The castle itself started as a summer palace for king Christian IV. Inside you’ll find the Danish crown jewels and regalia, the coronation thrones, life-size silver lions and beautiful tapestries commemorating the battles between Denmark and Sweden. Time for some royalty inspired content!
Surprised at this location? That is understandable but Bispebjerg Cemetery really is one of Copenhagen’s most Instagrammed locations, especially in spring. Denmark’s largest cemetery includes several avenues lined with sakura or cherry blossom trees. In spring when the trees bloom, a look up to the skies fills your view with awe-inspiring pink flowers that lift the spirit.
Of course when visiting this sight it is important to remember its primary function as a graveyard and that many visitors will be there to grieve. You may want to combine your visit to the cemetery with a visit to nearby Grundtvig Church, which has an impressive Expressionist-style exterior but a Gothic interior.
One of Denmark’s most famous churches has a climbable serpentine tower which offers gorgeous views across the city. The tower was added to the Church of Our Saviour in 1752 and has climbing to the top has been a popular pastime ever since. Of the 400 steps, the final 150 are on the outside of the spire, so those with any sense of vertigo might want to skip this location.
The church itself, with its baroque designed spire, the walk up to the top and the 360° view across the city all make for amazing shots to share with your followers and friends. The view from the top, 90 metres above street level, was even voted best in the city by locals in 2007.
A must-see for any one who loves gorgeous greenery, the Botanical Garden in Copenhagen has ten hectares of garden with a butterfly house and a tropical palm house dating back to 1874. The Garden holds the largest collection of living plants in Denmark, while the Herbarium houses the largest collection of preserved plants in the country.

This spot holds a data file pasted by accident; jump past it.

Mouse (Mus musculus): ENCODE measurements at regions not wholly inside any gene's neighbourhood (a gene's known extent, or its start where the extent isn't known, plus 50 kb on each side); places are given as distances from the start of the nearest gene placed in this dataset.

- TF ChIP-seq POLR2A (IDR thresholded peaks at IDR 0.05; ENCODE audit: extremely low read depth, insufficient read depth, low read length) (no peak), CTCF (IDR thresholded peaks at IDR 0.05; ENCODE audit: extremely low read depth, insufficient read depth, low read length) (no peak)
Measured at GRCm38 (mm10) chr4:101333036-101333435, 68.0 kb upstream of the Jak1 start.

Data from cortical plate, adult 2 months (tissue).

Much of the garden is free to visit, sadly this does not include the tropical Palm House and the Butterfly House. The 19th century Palm House is made out of cast iron and glass, inside along with the exotic and rare plants, you’ll also find a 16 metre tall cast iron spiral staircase, which is as old as the Palm House itself. The butterfly house is open during the summer season only, here you can see the butterflies’ fascinating life and transformation up close and maybe even post it on your feed.
Magstræde is one of the oldest streets in Copenhagen, dating back to the 1520s. The street still has its original cobbling, is fairly narrow and is lined by colourful buildings. All in all it makes the perfect spot for a nostalgic photo shoot, as walking down this street is like walking back in time.
The oldest building on the street is the symmetrical house at No. 17-19 which dates back to the 1640s. The Schäffer House, at No. 6, was built in 1733-34 and was the home of Court Carpenter Diderich Schäffer who worked on Christiansborg Palace, the old Rococo interior of this house are now on display at the National Museum.